Detective Comics #1019 review

Here we have the conclusion of Detective’s latest two-issue story: “Dead of Winter.” Basically, this is what some would consider filler material, and while I wouldn’t disagree with that, I don’t think that “filler” is always a bad thing. That said, seeing as the previous issue was mostly just setup, the creative team doesn’t have a lot of space to wrap up their story. So, let’s jump into the review and see how this comic turned out!

I’m a big fan of Tomasi’s work in general, but I have to say that I’m not a fan of this two-parter. Overall, I find this story to be rather underwhelming. The biggest problem, to me, is the pacing. With the previous issue spending a lot of time setting up the story, this issue barely has enough pages to wrap the story up properly. This becomes obvious in that every scene feels rushed. For example, there is some detective work in this, but it’s so bare-bones that it feels like we’re just going through the motions and, as a result, it comes across as somewhat uninspired. There’s barely any time to ponder Bruce’s analysis; there are hardly any clues sprinkled in for the reader; there isn’t enough context around the case that Bruce is investigating to get truly invested in it. It’s like the detective work merely exists in this book to get us from point A to B. While I definitely appreciate the inclusion of any detective work at all, I do think that this is a missed opportunity as it’s not being used to its full potential.

The conflict itself also doesn’t hold my attention for long. It turns out that there’s a cult behind everything. However, this cult is barely fleshed out and as such they just seem like generic crazy people that want to summon some kind of monster. I wouldn’t have minded this being an unoriginal idea if at least it made for a more compelling story, but since this threat is dealt with too easily, this entire two-parter seems pointless to me. Even if this cult and the monster were to feature again in an upcoming story arc, that arc would probably include the necessary exposition to bring (new) readers up to speed, and so it wouldn’t be necessary to revisit these two issues. I also think that the creative team failed to make any of the characters—aside from Bruce himself—interesting enough to warrant a read. Even the character moments that Tomasi usually writes so well are barely here. It’s almost like the creative team just wanted to get to the finish line as quickly as possible.

See, rather than taking the time to develop the mystery and the conflict, any sense of mystery is undercut by the exposition that fills the last few pages of the book. This is an example of a writer telling rather than showing their audience important pieces of information. I have nothing against telling if used properly, but relaying this information in this way makes said information seem like an afterthought instead of an important piece of the story.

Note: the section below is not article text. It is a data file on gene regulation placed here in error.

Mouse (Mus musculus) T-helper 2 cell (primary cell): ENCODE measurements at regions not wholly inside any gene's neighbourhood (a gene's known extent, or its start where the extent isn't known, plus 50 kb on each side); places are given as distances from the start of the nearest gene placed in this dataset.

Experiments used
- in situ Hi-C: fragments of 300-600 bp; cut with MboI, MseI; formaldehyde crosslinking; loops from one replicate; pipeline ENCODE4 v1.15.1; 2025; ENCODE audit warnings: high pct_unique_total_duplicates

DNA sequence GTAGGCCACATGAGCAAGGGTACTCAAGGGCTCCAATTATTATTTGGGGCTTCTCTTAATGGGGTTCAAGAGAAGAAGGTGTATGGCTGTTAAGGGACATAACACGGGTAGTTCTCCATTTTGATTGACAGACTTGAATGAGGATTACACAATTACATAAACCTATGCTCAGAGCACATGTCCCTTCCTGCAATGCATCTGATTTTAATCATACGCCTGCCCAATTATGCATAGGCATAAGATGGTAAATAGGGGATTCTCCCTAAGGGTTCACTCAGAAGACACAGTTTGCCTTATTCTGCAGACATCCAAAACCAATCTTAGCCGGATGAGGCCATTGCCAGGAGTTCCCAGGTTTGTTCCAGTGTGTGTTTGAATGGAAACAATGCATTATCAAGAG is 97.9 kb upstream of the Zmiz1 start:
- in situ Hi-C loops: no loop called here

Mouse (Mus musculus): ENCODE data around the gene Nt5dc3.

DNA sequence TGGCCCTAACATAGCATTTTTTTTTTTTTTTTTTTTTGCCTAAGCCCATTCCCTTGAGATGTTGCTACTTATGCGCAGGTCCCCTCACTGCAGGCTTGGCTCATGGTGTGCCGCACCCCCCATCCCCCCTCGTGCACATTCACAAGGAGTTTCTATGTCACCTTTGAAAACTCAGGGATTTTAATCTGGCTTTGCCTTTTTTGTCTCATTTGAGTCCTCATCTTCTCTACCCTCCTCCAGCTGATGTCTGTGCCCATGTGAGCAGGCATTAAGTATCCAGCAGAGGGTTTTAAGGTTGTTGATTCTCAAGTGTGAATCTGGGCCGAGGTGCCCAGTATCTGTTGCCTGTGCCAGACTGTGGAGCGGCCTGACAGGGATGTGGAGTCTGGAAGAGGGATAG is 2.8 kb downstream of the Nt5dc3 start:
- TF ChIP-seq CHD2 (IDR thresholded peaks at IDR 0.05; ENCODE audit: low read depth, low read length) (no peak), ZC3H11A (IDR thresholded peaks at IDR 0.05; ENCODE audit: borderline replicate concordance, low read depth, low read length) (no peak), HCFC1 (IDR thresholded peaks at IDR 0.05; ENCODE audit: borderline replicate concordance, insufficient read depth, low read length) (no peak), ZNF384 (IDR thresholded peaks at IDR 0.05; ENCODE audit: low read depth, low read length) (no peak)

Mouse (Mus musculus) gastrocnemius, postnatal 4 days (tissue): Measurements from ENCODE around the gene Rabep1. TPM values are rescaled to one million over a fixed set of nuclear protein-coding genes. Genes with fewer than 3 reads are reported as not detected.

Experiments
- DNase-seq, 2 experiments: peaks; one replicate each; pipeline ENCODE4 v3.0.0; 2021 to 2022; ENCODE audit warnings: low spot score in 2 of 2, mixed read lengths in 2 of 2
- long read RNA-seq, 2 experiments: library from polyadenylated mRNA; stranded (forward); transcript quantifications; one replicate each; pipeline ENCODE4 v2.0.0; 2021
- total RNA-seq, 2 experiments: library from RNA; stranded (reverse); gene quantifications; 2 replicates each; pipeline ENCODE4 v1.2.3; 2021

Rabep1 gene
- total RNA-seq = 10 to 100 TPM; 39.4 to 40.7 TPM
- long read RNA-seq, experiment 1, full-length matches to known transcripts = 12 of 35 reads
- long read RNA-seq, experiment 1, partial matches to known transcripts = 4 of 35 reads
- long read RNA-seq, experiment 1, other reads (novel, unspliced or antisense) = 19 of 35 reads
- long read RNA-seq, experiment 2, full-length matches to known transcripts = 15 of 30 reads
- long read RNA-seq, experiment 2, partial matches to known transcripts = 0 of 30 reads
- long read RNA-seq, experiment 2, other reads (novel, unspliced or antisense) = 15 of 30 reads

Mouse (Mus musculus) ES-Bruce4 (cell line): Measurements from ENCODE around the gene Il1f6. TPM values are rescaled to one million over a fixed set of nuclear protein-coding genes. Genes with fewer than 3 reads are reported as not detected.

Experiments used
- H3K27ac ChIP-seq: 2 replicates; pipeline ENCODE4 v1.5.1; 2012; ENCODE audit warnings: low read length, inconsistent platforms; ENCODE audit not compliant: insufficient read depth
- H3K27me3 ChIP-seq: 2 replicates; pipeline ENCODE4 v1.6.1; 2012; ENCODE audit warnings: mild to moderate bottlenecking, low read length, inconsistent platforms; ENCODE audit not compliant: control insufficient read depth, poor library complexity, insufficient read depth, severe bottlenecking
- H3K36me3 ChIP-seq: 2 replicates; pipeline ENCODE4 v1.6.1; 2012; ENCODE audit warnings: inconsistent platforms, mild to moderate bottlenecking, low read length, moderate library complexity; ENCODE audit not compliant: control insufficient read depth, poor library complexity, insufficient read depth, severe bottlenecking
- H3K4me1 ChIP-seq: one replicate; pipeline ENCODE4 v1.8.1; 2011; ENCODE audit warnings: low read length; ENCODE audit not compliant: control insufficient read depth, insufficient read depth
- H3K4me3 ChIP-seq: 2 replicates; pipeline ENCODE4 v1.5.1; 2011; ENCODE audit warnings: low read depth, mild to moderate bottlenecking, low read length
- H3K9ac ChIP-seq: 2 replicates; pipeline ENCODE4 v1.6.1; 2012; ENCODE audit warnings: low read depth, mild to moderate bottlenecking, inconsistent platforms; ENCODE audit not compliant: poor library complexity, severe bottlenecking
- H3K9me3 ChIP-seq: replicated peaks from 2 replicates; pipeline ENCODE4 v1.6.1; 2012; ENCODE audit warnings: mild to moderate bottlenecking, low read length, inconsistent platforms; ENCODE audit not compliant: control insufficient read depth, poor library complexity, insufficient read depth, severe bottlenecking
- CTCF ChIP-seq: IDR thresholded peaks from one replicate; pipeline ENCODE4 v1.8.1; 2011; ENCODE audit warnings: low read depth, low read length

To be fair, there are things in this book that I do like. Bruce and Lucius’ interaction is entertaining, even if it’s obvious that Lucius is intended to fill in for Alfred until DC decides to bring Alfred back from the dead. It’s also great seeing Bruce consulting books inside the Wayne Manor library instead of having the Batcomputer find everything for him within moments. Lastly, I appreciate how Bruce is dealing with the death of Alfred—clearly he misses Alfred, but he doesn’t let his grief blind him and send him on another path of destruction. Bruce’s grief is relatively peaceful, and it makes Alfred’s absense have a bigger impact because there’s something deeply sad about seeing Bruce trying to do his best without his oldest friend’s support.

Godlewski (pencils/inks) and Baron (colors) are back on art duties. Last time I thought that Godlewski’s art might perhaps be a bit too light-hearted for this type of story, but looking at it now I don’t mind that as much. Both the monster and the cultists lack the scary qualities that would make them more unique and intimidating, but Godlewski’s layouts more than make up for that. The art in this issue is crisp, from the clearly structured panel grids to the nice sequential flow and the smooth inks. Baron’s colorful palette blends with Godlewski’s art well. Since there aren’t many backgrounds, the colors help to make the comic more visually appealing, but at the same time the colors seem a little flat in places, as if the various things depicted are on the same layer rather than there being a strong sense of depth. This, however, might just be due to the fact that I’m reading the comic on a screen.

Recommended if…

  • Who cares it’s a little late? You’re always down for a Christmas-themed story!
  • You are determined to collect every single Detective issue written by Tomasi.

Overall: To me, this reads like a rushed issue, and that’s largely because the story as a whole is a little too big for two issues. Add to that the, in my opinion, misuse of exposition near the end, the generic bad guys and the lackluster action, and this results in a rather boring reading experience. The art is good, but it can’t save this issue. I recommend you wait for the next arc to start rather than spending hard-earned money on this issue, because it doesn’t look like this issue adds anything particularly interesting to the current run on Detective Comics.

Score: 5/10

Disclaimer: DC Comics provided Batman News with an advance copy of this comic for the purpose of this review.